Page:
Stella Maxwell
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The Gay Introvert Takes Center Stage in James Sweeney's Straight Up

Straight Up

Straight Up "started from a place of loneliness" for James Sweeney, the filmmaker told The Advocate. Sweeney directed, wrote, and starred in the production about a gay man, Todd, who, turned off by the messy necessities of sex, tries to make a chaste relationship work with a woman, Rory (Katie Findlay).

Like Todd, the "purebred gay" filmmaker once struggled to meet men and only found meaningful — if not sexual — connections with women in his life. "Oh God, wouldn't it be great if I could just be attracted to you?" he wondered about one of his actress friends. And the idea for Straight Up was born.

Likewise, Sweeney had difficulties finding a place in the gay community. He came out "like a turtle," slowly and without much fanfare to friends and family — other than a revealing game of Bananagrams with his sister, a reference to which appears in Straight Up. It "lightened the mood," Sweeney noted wryly. 

Yet, as an Asian-American who grew up in Alaska without LGBTQ friends, the media portrayals of gay culture — bars, loud music, hypersexualization — felt alien to him. Moving to Los Angeles, where gay men seemed more likely to flock to the Abbey than the West Hollywood library, did not improve matters either.

"Growing up, it definitely felt like there was a very specific way to be gay," Sweeney said. "And if I didn't align with that, there was so much cognitive dissonance. I felt like [being] gay was changing who I was. I couldn't just be me anymore. I had to do this other thing."

With time and a media landscape that now has evolved to include more diverse variations of queerness, Sweeney has come to a new understanding of his identity, which does not include conformity. "I think being gay means I'm attracted to men. And beyond that, I can still like all the things I like and be as introverted as I need to be," he said.

Straight Up is part of this shift in showing a view of queer life beyond the tropes. Centrally, it runs from sex rather than reveling in it. Moreover, the film is one of several recent productions, including Netflix's Sex Education, with characters exploring the possibility of asexual identity. These conversations mark a sea change in society's understanding of healthy relationships, said Sweeney.

"Culturally, we are a very sex-obsessed society. It's plastered all over," he said. "I think it's easy to invalidate a sexless lifestyle as unfulfilling. And the more times we can normalize different [kinds of] humanity, then I think that's always a good thing."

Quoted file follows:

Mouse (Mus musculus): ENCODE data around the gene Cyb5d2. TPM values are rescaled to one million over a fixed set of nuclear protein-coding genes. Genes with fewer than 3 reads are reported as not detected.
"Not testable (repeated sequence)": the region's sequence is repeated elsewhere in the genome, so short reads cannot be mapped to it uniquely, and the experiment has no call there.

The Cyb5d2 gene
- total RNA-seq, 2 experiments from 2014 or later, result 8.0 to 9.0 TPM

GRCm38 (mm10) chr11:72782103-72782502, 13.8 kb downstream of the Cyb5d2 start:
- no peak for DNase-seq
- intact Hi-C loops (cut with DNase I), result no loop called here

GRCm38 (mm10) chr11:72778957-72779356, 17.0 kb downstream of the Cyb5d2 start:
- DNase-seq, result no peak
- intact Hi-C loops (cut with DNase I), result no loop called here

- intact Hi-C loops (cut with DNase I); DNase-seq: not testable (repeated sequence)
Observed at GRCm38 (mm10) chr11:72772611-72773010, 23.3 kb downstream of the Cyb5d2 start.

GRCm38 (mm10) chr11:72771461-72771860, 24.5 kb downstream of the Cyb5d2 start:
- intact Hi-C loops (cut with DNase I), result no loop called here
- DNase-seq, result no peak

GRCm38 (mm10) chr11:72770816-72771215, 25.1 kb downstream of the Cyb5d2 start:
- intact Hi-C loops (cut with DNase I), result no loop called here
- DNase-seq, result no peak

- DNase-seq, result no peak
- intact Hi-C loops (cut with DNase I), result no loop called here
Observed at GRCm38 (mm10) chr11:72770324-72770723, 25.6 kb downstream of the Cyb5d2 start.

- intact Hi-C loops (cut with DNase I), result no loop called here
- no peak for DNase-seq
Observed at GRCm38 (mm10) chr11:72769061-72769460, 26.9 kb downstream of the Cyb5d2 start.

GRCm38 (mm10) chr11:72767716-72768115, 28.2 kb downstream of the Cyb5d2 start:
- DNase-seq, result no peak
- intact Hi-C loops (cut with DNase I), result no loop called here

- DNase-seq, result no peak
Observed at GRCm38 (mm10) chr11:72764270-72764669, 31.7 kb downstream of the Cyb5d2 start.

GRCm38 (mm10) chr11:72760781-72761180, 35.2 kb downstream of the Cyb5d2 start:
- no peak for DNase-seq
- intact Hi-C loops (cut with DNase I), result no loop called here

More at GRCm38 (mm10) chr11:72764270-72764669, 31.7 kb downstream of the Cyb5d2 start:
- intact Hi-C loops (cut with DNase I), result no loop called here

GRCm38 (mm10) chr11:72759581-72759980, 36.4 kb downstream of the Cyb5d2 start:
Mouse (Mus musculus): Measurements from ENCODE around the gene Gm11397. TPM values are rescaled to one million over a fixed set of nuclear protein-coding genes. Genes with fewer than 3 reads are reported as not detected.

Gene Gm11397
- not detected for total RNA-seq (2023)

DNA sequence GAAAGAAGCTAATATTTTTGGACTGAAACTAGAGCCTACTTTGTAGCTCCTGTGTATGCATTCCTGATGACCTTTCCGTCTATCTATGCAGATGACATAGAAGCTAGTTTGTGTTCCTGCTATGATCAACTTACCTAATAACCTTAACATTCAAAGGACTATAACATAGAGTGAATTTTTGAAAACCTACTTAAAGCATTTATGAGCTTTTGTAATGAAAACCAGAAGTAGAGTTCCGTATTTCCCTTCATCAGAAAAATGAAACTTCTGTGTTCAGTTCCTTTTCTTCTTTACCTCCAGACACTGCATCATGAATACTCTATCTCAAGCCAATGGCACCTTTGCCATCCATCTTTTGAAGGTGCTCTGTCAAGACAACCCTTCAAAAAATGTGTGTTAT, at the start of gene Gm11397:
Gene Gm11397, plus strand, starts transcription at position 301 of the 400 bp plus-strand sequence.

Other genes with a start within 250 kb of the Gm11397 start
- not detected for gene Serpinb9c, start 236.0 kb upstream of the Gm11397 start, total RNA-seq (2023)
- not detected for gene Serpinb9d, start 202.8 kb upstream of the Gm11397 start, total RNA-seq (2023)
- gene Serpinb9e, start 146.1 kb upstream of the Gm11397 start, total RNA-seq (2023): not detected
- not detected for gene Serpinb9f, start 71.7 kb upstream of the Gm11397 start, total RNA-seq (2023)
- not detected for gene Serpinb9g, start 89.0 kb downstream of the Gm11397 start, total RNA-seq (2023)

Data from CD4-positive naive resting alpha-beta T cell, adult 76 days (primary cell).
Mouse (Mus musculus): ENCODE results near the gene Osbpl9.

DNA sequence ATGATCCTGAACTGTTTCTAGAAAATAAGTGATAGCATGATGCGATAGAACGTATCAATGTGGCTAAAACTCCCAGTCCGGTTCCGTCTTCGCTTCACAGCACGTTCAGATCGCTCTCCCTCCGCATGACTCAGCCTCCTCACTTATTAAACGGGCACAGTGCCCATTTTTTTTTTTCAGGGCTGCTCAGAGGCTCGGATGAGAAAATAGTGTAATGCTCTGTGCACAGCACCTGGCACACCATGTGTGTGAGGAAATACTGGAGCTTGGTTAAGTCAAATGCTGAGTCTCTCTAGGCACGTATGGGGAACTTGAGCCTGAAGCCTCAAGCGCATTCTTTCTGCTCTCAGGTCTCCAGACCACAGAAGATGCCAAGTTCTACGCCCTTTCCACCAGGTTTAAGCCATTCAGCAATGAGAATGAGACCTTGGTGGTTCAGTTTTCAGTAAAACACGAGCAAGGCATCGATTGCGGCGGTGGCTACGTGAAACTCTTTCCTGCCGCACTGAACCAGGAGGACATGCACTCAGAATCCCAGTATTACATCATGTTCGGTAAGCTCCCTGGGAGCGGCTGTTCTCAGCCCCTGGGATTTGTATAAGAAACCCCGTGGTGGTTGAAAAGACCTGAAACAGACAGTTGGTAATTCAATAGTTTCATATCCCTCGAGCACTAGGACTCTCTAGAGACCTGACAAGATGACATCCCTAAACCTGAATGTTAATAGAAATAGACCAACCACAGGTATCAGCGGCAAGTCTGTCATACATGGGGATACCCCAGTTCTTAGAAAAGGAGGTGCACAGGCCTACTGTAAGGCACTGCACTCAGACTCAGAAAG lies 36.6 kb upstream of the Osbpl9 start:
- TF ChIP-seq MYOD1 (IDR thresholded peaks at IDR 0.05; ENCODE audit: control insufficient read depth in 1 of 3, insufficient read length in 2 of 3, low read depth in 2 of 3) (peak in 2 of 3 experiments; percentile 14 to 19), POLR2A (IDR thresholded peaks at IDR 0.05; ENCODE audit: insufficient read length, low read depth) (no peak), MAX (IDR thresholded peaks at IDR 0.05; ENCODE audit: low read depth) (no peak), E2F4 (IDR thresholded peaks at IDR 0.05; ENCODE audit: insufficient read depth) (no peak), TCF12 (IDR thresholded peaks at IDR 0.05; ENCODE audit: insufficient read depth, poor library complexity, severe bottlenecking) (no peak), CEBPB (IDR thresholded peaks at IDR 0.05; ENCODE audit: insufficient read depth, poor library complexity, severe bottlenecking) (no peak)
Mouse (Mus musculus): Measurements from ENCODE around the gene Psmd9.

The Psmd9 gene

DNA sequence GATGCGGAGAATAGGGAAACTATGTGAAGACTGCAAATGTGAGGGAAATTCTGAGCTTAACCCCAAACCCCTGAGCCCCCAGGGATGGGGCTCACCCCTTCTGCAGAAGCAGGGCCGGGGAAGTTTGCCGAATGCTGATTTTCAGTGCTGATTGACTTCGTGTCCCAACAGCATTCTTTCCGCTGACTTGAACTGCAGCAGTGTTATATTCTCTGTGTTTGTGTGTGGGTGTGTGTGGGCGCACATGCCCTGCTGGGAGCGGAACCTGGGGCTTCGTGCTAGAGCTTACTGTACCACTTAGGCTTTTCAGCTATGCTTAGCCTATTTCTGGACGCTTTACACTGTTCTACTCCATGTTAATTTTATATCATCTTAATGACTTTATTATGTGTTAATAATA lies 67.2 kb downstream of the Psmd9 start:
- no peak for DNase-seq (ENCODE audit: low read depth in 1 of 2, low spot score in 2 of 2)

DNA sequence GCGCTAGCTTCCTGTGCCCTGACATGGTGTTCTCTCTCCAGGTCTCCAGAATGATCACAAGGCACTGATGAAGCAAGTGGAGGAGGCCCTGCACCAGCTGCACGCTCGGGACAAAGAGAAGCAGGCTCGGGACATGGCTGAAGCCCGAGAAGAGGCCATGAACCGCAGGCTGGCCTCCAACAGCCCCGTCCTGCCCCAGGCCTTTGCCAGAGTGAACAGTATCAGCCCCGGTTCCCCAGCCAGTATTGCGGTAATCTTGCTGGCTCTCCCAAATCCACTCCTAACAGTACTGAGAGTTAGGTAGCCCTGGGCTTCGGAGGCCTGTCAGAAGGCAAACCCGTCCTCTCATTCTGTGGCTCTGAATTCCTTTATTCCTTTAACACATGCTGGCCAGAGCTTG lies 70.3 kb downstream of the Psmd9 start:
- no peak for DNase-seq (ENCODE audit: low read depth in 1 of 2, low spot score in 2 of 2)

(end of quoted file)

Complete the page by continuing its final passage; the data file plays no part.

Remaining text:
And although Todd's aversion to bodily fluids is addressed, in part, for comedic effect in Straight Up, it also speaks to the realities and preferences of many. "You can live a completely full, happy sex life as a gay man and not have anal sex," Sweeney asserted.

Indeed, apart from sex, Rory and Todd seem perfect for one another. They share a love for Old Hollywood and fast-fire repartee that calls to mind Katharine Hepburn and Spencer Tracy. (The Gilmore Girls, given the name of its female protagonist, also comes to mind.) Sweeney also cites modern-day showrunners like Bryan Fuller (Pushing Daisies, Dead Like Me) and Aaron Sorkin (The West Wing) as inspirations.

The screwball banter of Straight Up makes it stand out in Hollywood in 2020, when most productions employ words that place more emphasis on realism than wit. "It doesn't feel like anything else that's coming out these days," Sweeney acknowledged of his film. Which is also part of its appeal, particularly for LGBTQ folks, who historically used wordplay as a "defense mechanism" against a world that attempts to marginalize and erase them, said the filmmaker.

"Words can be a weapon," said Sweeney, that "take the power from someone else." This tradition of gay snark, while less present in blockbusters, lives on in social media spaces like Twitter, whose algorithm rewards wordplay and zingers that take down the mighty and powerful.

With all this in mind, Sweeney still marvels that Straight Up was ever made in its current form, particularly with himself as the star. "Honestly, it was a real fight to get me in this movie," admitted Sweeney. He recounted how an investor pulled out of the film due to a lack of faith that he could portray the role that he had created for himself. 

However, Sweeney doubled down. It was important for him that the role be portrayed by a gay actor of Asian descent — "most significant gay leading roles in film history have been portrayed by straight actors," he bemoaned — and he knew he could bring that authentic representation to the part. 

Now, he has given a form of representation to the world that he himself always wished he had growing up. And upon showing Straight Up to audiences, he realized others had been yearning for it as well.

"You always hope that your work will touch people, but I've had overwhelming reactions," he said. "A couple [of audience members] have come up to me in tears. For somebody to feel seen, or if seeing this can maybe open somebody's mind? I think I couldn't ask for more."

Straight Up is now playing in select theaters. Watch the trailer below.

Tags: film

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